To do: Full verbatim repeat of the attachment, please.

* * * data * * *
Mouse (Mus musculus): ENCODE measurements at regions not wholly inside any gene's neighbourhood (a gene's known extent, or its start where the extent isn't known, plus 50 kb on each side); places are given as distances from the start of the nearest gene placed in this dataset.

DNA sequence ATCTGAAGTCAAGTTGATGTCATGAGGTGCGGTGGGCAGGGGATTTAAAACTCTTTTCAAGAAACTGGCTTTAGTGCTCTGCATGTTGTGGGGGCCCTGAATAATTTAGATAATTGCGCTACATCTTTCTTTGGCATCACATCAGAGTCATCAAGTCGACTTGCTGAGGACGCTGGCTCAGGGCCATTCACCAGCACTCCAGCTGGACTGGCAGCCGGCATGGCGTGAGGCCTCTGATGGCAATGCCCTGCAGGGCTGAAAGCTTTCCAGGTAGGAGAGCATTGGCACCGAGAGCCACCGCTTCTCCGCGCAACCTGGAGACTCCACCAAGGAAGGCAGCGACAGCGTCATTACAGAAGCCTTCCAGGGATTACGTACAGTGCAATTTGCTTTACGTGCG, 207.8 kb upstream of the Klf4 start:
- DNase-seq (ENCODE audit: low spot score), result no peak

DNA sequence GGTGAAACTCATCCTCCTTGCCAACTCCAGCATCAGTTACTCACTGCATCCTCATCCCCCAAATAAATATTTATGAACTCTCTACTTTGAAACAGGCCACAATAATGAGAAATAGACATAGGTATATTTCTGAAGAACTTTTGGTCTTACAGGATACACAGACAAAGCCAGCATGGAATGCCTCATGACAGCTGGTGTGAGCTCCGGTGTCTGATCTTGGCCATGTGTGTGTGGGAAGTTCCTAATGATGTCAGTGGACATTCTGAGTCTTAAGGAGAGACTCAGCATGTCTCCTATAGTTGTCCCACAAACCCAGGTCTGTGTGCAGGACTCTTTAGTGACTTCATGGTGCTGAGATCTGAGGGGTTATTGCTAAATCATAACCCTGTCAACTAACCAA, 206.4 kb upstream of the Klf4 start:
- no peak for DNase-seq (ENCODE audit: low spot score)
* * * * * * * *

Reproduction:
Mouse (Mus musculus): ENCODE measurements at regions not wholly inside any gene's neighbourhood (a gene's known extent, or its start where the extent isn't known, plus 50 kb on each side); places are given as distances from the start of the nearest gene placed in this dataset.

DNA sequence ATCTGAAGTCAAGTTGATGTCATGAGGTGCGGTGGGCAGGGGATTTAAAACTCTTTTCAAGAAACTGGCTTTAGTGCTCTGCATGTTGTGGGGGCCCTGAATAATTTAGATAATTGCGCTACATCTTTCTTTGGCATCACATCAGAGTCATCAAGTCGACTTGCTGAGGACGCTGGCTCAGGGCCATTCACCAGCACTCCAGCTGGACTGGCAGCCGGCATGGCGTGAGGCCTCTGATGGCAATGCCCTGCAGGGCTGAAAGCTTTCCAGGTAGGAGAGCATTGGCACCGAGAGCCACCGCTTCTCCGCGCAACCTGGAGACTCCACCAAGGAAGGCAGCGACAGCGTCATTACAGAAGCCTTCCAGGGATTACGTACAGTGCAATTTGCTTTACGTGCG, 207.8 kb upstream of the Klf4 start:
- DNase-seq (ENCODE audit: low spot score), result no peak

DNA sequence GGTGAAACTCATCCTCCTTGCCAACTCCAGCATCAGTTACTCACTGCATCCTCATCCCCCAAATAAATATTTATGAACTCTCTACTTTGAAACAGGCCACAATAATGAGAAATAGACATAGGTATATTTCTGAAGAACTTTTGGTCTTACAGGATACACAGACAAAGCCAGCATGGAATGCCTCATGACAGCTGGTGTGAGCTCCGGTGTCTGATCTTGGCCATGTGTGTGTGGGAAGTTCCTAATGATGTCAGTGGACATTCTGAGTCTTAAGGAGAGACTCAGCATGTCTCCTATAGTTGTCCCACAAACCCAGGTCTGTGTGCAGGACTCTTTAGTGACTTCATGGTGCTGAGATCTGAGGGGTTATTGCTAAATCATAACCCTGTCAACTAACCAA, 206.4 kb upstream of the Klf4 start:
- no peak for DNase-seq (ENCODE audit: low spot score)